Lookout Mountain P500 DPG
Round Mountain DPG
Banner Ridge P750 DPG
Chocolate Mountain P1K DS / DPG

Fri, Jun 12, 2015
Etymology
Round Mountain
Banner Ridge
Story Photos / Slideshow Maps: 1 2 3 4 GPXs: 1 2 3 Profiles: 1 2 3

On my previous visit to the Mono Peaks area a few weeks earlier I had neglected a trio of minor summits from Wheelock's original Desert Peaks Guide that were subsequently omitted from Zdon's updated and expanded Desert Summits. The first two were rather minor but the third had more than 800ft of prominence and is considered the highpoint of the Benton Range. I did far more driving than hiking on this one but had a fun day exploring. At the end of the day I drove out to the Nevada border near SR168 to get an actual hike in to Chocolate Mtn, probably the most interesting part of the day.

Lookout Mountain

This summit is located just east of US395 about halfway between June Lake and Mammoth Lakes. A decent dirt road that any car can drive goes to the top. Views are marginal thanks to trees at the perimeter, but there are decent views of the Sierra Crest available for little effort. Nothing remains of a fire lookout if one ever existed here. It's easy to see why Zdon dropped this one.

Round Mountain

Located about 4.5mi east of Lake Crowley and just south of Benton Crossing Rd, it's hard to see how this qualifies as summit. It has barely an prominence and doesn't look mountain-like from pretty much any direction. It doesn't even look like a hill. On the plus side, it's easy to get to thanks to a bunch of USFS roads that crisscross the area. I found my way to within half a mile of the summit on the Casa Diablo Mine Cuttoff Rd which passes the summit to the northeast. The only trouble was finding a turnaround point in the road once I had gone past its closest approach. I got sand and gravel in the grille and tailpipe for the effort, but managed a near-perfect 13-point U-turn. The hike went over open, easy rolling terrain, including an old road no longer driven on. The biggest (and only) surprise was finding a large granite summit block - class 3. Views mostly stretch over miles of desert scrub, but Casa Diablo can be seen to the southeast and portions of the Sierra Crest to the south and west. Glass Mtn is seen in the distance to the north. Another summit wisely culled by Zdon.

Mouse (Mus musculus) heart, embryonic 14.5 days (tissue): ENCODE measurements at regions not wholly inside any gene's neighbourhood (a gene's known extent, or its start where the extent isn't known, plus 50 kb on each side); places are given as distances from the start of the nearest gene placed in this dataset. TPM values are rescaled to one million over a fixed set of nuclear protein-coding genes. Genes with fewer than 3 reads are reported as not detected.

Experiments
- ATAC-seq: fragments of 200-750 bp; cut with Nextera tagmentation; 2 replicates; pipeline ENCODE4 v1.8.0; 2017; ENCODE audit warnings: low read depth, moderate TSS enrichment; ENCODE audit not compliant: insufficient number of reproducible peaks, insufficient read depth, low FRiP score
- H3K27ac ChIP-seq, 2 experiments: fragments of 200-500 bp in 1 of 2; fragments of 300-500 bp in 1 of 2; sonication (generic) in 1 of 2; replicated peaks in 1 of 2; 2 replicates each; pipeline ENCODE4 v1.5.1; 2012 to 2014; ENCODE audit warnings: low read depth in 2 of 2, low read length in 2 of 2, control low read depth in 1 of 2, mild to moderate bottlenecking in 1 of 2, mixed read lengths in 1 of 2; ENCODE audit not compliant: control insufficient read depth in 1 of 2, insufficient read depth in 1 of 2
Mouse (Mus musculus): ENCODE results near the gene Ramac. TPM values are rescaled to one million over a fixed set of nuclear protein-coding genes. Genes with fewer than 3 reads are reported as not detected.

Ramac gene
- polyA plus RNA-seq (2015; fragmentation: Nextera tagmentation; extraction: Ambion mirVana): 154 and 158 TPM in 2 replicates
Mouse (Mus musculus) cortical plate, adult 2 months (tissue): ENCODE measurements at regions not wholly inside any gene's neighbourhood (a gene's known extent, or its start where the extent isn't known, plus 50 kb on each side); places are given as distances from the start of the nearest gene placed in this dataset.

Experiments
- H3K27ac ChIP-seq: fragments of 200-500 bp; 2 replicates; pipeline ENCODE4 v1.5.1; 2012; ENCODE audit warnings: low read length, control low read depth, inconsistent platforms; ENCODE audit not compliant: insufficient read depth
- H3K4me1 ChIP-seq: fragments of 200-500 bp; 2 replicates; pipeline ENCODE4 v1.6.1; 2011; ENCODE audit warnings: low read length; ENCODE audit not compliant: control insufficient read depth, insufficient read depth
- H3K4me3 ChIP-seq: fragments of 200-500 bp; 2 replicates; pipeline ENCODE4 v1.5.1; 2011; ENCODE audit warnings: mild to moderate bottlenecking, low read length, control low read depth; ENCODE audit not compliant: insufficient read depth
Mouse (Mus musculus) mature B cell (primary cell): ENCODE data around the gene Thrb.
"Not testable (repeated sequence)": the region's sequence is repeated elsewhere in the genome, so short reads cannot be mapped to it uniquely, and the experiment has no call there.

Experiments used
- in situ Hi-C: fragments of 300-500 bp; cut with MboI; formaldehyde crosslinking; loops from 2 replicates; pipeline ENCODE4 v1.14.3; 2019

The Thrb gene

Banner Ridge

About 7mi NE of Round Mtn and just over half a mile east of Benton Crossing Rd is Banner Ridge, the highpoint of the Benton Range. The hike is a very short distance from the pavement off which I parked, but steep, rising almost 1,000ft in that distance. The low angle desert scrub at the start quickly gives rise to steep, pinyon and juniper forest. The footing is decent though much of the slopes is covered in disintegrating granite. I took about half an hour to find my way to the top quite directly. Afternoon thunderstorms were beginning to threaten, covering much of the sky in all directions. The rocky summit is open to views east to the White Mtns, west to Glass Mtn and southwest to the Sierra. A register comprising some 31 pages dated back almost 50yrs to 1967, one of the oldest I've seen on the desert summits. After photographing the pages for posterity, it took but 15min to descend back to the car thanks to deep-plunging steps in the soft, gravelly soil. Though a short outing, a worthy summit.